Mami says she thought it was a saint’s name.
Gave me this gift of battle and now curses
how well I live up to it.
My parents probably wanted a girl who would sit in the pews
wearing pretty florals and a soft smile.
They got combat boots and a mouth silent
until it’s sharp as an island machete.
—The Poet X, by Elizabeth Acevedo
I first read The Poet X back in November, and I’ve been raving about it since then—telling people known and unknown, near and far to pre-order, pre-order, pre-order.
I read it for the second time yesterday, and now I love it all the more.
I already can’t wait to read it again next month, a third time, in a finished copy.
Xiomara is fifteen, a sophomore, a twin, the daughter of Dominican immigrants. She’s an unwilling attendee of confirmation class, an aspiring poet, a girl who is beginning to find that the expectations and restrictions and assumptions laid on her shoulders—by her mother, her church, her peers, by societal culture—don’t just chafe: they restrict, squeeze, confine.
She’s angry, scared, yearning.
Her mouth is quiet but her heart and mind are clamoring to be heard.
As you may already know, I usually have a hard time writing about books that I especially love—my heart overrides and short-circuits my brain—and I am reduced to shouting, “JUST READ IT OMG” while throwing copies of it at people. So. Because talking about the book as a whole is TOO MUCH for me to handle, here are a few elements that I especially loved:
It’s about the power of language, expression, and finding your voice.
That might seem like a given in a book about a poet. But that theme isn’t only there in regards to her poetry—it’s there, in every facet of her being, in every thread of her story. It’s even there in how she describes her relationship with her brother:
His real name is for Mami, teachers, Father Sean.
But Twin? Only I can call him that,
a reminder of the pair we’ll always be.
She plays with words and the power of words in ways large and small; the romance centers around the shared act of listening to the lyrics-based music of Kendrick Lamar, Nicki Minaj, Drake; she shows us her true face in rough drafts for school assignments and then her public face in the finished copies she passes in.
She works through complex—and often conflicting—thoughts and feelings through series of similarly-named poems, like the three poems called Why Twin Is a Terrible Twin, followed by one called But Why Twin Is Still the Only Boy I’ll Ever Love. And she goes back, again and again, to apple imagery. Which brings us to...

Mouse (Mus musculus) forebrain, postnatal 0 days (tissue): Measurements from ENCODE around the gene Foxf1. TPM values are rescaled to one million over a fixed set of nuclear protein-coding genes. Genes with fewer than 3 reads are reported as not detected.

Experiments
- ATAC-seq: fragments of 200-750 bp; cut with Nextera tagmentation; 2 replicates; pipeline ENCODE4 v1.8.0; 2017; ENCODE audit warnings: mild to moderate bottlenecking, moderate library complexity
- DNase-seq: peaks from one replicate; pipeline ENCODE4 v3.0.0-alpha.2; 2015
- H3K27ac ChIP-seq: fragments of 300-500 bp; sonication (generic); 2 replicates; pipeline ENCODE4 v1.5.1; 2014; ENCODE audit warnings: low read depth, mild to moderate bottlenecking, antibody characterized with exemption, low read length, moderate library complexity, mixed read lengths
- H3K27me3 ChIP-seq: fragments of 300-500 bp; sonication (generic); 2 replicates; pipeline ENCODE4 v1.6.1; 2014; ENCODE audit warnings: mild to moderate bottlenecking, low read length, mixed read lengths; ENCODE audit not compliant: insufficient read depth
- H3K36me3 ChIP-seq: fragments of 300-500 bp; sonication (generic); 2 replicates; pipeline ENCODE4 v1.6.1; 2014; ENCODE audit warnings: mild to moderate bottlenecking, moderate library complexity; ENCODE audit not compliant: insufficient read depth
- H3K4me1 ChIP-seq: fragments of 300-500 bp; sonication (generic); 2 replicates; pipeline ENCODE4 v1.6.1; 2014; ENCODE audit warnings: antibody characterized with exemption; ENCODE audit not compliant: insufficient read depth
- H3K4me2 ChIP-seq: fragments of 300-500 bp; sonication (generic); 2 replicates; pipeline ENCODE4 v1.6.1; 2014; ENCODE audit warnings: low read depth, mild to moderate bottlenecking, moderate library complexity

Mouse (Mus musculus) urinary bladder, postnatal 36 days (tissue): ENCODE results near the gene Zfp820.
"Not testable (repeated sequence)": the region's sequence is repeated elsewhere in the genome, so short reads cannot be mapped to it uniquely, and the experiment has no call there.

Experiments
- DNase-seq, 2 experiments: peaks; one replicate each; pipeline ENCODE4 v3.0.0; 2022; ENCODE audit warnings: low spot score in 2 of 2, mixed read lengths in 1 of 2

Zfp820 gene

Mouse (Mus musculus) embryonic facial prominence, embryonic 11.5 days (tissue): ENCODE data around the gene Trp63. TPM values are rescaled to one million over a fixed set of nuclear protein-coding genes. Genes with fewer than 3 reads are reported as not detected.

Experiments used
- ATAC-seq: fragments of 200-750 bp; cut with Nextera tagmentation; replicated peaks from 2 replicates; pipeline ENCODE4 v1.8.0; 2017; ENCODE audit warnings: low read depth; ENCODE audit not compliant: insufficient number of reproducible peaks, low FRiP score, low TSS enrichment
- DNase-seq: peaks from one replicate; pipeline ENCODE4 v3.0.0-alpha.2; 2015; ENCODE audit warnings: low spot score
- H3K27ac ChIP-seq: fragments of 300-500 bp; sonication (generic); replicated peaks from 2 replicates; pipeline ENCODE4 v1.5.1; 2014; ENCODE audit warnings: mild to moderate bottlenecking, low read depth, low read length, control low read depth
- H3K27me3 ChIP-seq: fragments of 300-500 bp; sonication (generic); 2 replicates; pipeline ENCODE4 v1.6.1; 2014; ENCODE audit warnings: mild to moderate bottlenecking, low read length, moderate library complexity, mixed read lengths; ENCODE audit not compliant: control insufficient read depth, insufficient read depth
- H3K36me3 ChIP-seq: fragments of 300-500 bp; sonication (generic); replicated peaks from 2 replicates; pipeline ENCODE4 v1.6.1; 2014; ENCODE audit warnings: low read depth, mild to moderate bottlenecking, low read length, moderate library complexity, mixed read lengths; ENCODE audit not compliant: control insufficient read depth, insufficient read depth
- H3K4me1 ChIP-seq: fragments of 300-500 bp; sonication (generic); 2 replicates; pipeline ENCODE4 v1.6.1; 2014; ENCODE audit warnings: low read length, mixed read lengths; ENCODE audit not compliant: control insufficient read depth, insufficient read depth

It’s about faith and religion.
Xiomara isn’t sure how she feels about church, religion, faith. She doesn’t know if it’s for her, but she doesn’t look down on, dismiss, or question other peoples’ faith. Their faith is their own, and she has respect for that.
She has so many questions, but doesn’t feel like she can ask them:
About a holy trinity
that don’t include the mother.
It’s all the things.
(Especially lovely within the context of the trinity image: There’s no direct mention of it in the book, but she and her brother and her best friend form their own trinity of mutual love and support, despite their differences in behavior/reaction, conflicting beliefs, personal struggles.)
Again and again, her problems with and questions about religion come back to trying to figure out her place in the world—and in her church—as a woman:
When I’m told to have faith
in the father the son
in men and men are the first ones
to make me feel so small.
Which brings us to...
It’s about gender and girlhood and the push/pull of expectation and desire.
Unspoken and unexplained and unquestioned norms.
Ingrained expectations about men and women and girls and boys and their different places in the world—and the inherent problems that come of those strict boxes, the pain and silence forced upon girls who love girls or boys who love boys or anyone who doesn’t conform exactly to those binary identities.
Getting your period and not knowing what to do.
Masturbation and shame.
The difference between objectification and mutual desire.
The devastating shift of being treasured as a child, and then distrusted and resented as a teen.
It’s a book not just about the power of expression, but about the power of being heard.
It’s about how we are all a jumble of emotions and thoughts and conflicting ideas, how that jumble can sometimes feel too big for our fragile bodies:
As I lie in bed,
thinking of this new school year,
I feel myself
stretching my skin apart.
Even with my Amazon frame,
I feel too small for all that’s inside me.
I want to break myself open
like an egg smacked hard against an edge.
It’s about how the power that we find in other peoples’ stories is a power we can claim for ourselves. That we, ourselves, can become the storytellers.
And it’s about how acknowledging and expressing hard personal truths—truths rooted in pain, fury, exhaustion—can lead us to hope and joy and wonder and optimism.
This is a beautiful book.
Necessary, true, honest.
Do not, do not, do not miss it.
In addition to running a library in rural Maine, Leila Roy blogs at Bookshelves of Doom, is currently serving on the Amelia Bloomer Project committee, is a contributor at Book Riot, hangs out on Twitter a lot—possibly too much—and watches a shocking amount of television. Her cat is a murderer.